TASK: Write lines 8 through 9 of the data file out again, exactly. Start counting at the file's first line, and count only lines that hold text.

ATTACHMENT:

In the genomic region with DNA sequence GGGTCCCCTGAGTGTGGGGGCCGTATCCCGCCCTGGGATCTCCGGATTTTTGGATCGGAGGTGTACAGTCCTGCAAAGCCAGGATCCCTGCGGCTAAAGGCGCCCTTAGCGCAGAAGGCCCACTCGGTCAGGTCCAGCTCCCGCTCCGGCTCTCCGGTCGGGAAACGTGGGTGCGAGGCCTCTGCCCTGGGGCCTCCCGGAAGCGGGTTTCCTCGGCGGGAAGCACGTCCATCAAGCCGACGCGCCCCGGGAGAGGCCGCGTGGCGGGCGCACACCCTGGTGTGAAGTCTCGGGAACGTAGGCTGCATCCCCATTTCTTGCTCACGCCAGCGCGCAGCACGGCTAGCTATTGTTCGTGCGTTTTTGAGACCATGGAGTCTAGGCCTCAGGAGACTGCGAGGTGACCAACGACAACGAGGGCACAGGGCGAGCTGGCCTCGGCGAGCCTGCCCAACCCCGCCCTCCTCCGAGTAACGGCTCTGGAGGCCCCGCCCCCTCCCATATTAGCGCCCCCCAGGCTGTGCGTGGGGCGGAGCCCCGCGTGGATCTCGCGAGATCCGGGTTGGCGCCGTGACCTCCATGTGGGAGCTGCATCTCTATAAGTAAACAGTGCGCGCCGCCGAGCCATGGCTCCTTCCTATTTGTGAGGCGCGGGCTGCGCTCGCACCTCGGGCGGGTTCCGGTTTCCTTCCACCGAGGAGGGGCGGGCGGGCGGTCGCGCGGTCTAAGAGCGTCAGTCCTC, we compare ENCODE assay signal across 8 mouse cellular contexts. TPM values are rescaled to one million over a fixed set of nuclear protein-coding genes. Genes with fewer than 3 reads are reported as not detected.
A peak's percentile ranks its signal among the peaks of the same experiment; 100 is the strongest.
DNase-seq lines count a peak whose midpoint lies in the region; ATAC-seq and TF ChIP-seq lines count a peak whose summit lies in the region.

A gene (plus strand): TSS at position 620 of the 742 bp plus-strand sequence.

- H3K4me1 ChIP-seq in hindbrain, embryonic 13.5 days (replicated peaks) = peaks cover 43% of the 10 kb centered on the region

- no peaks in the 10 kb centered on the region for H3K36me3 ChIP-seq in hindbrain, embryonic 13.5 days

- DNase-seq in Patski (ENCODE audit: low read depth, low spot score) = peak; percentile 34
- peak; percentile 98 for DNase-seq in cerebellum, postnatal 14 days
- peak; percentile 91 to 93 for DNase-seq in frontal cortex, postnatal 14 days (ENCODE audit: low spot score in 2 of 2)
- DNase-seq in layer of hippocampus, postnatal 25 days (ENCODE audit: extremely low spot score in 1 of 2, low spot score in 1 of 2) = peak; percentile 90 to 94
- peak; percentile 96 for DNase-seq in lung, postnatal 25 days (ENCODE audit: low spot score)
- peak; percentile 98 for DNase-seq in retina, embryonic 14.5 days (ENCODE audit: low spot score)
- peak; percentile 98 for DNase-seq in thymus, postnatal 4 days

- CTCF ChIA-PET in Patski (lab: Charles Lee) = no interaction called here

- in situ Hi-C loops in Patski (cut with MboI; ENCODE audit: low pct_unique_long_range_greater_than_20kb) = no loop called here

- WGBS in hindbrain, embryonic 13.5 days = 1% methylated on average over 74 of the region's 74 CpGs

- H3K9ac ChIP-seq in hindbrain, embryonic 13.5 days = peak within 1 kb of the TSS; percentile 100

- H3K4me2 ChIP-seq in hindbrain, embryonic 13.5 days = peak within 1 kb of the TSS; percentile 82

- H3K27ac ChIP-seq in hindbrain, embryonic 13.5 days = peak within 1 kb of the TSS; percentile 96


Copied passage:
- peak; percentile 98 for DNase-seq in cerebellum, postnatal 14 days
- peak; percentile 91 to 93 for DNase-seq in frontal cortex, postnatal 14 days (ENCODE audit: low spot score in 2 of 2)